Sharing non(personal) data: the case of neuro-imaging
Pernet, Cyril R.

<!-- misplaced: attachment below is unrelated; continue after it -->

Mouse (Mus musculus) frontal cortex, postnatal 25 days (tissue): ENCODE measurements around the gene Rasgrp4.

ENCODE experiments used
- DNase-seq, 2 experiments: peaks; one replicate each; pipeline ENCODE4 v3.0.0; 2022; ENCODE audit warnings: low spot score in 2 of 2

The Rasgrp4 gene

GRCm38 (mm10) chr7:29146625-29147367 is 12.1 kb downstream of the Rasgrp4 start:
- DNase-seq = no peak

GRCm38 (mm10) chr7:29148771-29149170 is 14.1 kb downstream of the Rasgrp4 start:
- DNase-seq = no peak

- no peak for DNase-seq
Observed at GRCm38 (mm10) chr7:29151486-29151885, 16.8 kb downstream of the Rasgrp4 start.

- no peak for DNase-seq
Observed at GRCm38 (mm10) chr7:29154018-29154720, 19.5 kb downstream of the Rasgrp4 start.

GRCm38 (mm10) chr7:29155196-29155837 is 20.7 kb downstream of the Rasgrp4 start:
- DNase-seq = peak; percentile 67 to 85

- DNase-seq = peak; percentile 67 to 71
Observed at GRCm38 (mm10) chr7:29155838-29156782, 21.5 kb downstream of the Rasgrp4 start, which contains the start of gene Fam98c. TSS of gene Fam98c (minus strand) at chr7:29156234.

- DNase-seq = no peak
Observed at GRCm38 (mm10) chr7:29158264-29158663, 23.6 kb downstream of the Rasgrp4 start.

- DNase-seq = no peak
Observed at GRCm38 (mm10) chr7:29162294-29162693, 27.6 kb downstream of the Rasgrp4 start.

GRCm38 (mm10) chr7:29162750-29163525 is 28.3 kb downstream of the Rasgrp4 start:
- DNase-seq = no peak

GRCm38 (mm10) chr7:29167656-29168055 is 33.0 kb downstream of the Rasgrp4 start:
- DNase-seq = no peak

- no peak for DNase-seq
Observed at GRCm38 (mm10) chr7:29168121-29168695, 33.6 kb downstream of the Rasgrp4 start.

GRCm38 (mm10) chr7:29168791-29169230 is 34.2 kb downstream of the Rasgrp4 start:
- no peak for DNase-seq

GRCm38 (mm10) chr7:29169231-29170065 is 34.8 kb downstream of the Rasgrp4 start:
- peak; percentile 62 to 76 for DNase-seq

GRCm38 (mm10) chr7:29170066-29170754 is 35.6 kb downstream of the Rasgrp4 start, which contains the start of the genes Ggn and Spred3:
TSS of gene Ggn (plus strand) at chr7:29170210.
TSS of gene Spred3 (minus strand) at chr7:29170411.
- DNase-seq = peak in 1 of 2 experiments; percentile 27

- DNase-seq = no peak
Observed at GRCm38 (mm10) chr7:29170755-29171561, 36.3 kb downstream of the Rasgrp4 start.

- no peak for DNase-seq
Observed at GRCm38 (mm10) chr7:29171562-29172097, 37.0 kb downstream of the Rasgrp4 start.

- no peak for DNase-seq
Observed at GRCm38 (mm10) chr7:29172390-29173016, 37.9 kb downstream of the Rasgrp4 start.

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Sharing data is beneficial in many ways: it accelerates progress in our fundamental understanding of the topic addressed by the data, it improves publication and data quality, it reduces the cost of research and increases the return on current research investments, it fosters research and advances in practices, and it is a requirement for reproducible science (Poline et al., 2012). However, in many cases data collected for research purposes fall under the The Data Protection Act 1998, and appropriate measures must be taken before sharing the data. Personal data are things such as an individual's personnel file, their medical records or home phone number. A further tier of personal data is defined in the DPA: sensitive personal data. This is personal data relating to more typically sensitive areas of an individual's life such as religion, race and political beliefs and any data relating to "physical or mental health or condition". Issues with personal data In studies involving human subjects, participants are asked to sign information processing consent forms (Laurie et al. 2013). These forms used to cover the processing of the data for the particular study only, but nowadays participants are often asked to agree to the further use and sharing of the data (usually in a properly de-identified form) beyond the original purposes of the study. This has raised some ethical discussions on the validity of these broad-consent formulae (both for data and samples) in particular with the emergence of BioBanks (Hansson et al. 2006, Sheehan et al. 2011, Steinsbekk et al. 2013). Generally, subjects also have the right to withdraw their data from a study at any time. However, once the de-identified data are on a public database it becomes almost impossible to remove them (UNESCO 2006) – the information consent form must therefore make provision that it may not be possible to remove data once it has been shared. Erikkson et al. 2005 suggest that the approach to anonymisation and data withdrawal should be modified for BioBanks. Finally, intellectual property rights also play a part here. For instance, image data will attract copyright, and a database of medical data may attract the database right. Research data on living human participants that are shared must be anonymized. This implies that data descriptors should not contain personal information and the data themselves should be made unidentifiable. Taking the example of brain MRI data we must ensure that personal data are removed from the image header (that usually contains information such as name, date of birth, etc) but also be aware that the images themselves can be used to identify individuals: the face can be reconstructed, ears can be used as finger-prints, dental areas are often visible, and special malformation can be so unique that it can point to individuals. Another issue relates to the data availability from open databases. Cross-linkage to the other forms of clinical, environmental, and genealogical information has made it possible to “re-identify” specific individuals as participants in genomic research (Gymrek et al., 2013; Williams, 2013). The same can happen with many forms of data. An alternative is sharing data in a more restrictive way and/or in secure environments (i.e. research safe havens). Furthermore, research into privacy preserving data mining (Agrawal et al 2000, Aggarwal et al. eds. 2008) could allow for some research questions to be approached while protecting individuals privacy. Linked anonymised data vs. unlinked anonymised data: For research which has the potential to generate important clinical information about individual participants, arrangements should be made to allow some party (e.g. data-base manager), to keep a key to re-identifying data sources should the need arise, under stringent privacy protections (McCarty et al., 2008). Conclusions Much of research collected data falls under the data protection act and several key steps can be identified allowing public release in a data repository: 1 – consent form must include information about data protection and data sharing ; 2 – data descriptors must be anonymous, 3 – appropriate data de-identification must take place if required 4 – the potential clinical relevance of the data must be evaluated to choose the type of share data (linked vs. unliked).